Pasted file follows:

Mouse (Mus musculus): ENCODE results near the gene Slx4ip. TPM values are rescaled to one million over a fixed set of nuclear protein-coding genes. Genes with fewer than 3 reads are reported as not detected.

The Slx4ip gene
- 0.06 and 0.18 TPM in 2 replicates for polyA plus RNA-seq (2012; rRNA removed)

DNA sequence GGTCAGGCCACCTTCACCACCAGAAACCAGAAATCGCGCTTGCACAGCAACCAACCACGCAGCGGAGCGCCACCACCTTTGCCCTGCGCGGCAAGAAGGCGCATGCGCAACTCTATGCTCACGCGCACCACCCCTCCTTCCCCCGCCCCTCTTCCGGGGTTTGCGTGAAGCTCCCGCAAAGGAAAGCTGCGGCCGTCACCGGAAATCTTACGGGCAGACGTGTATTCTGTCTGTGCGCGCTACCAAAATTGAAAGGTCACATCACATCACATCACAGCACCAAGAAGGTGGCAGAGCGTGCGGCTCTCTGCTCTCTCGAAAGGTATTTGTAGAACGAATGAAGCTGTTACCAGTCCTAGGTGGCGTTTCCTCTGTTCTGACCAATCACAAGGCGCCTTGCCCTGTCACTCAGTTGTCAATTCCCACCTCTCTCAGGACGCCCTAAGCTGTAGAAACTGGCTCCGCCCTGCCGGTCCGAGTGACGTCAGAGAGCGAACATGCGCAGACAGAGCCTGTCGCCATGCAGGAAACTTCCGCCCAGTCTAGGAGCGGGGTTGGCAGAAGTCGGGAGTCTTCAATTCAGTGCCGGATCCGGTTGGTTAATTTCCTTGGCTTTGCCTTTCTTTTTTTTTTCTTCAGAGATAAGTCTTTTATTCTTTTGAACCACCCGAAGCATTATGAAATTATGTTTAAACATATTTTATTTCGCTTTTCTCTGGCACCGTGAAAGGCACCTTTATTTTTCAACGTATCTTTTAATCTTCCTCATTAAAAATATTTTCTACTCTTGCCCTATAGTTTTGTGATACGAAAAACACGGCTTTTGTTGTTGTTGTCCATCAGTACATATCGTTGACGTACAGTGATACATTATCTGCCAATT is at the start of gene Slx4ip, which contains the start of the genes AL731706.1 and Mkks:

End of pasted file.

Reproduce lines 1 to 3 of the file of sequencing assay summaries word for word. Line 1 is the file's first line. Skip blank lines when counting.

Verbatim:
Mouse (Mus musculus): ENCODE results near the gene Slx4ip. TPM values are rescaled to one million over a fixed set of nuclear protein-coding genes. Genes with fewer than 3 reads are reported as not detected.

The Slx4ip gene
- 0.06 and 0.18 TPM in 2 replicates for polyA plus RNA-seq (2012; rRNA removed)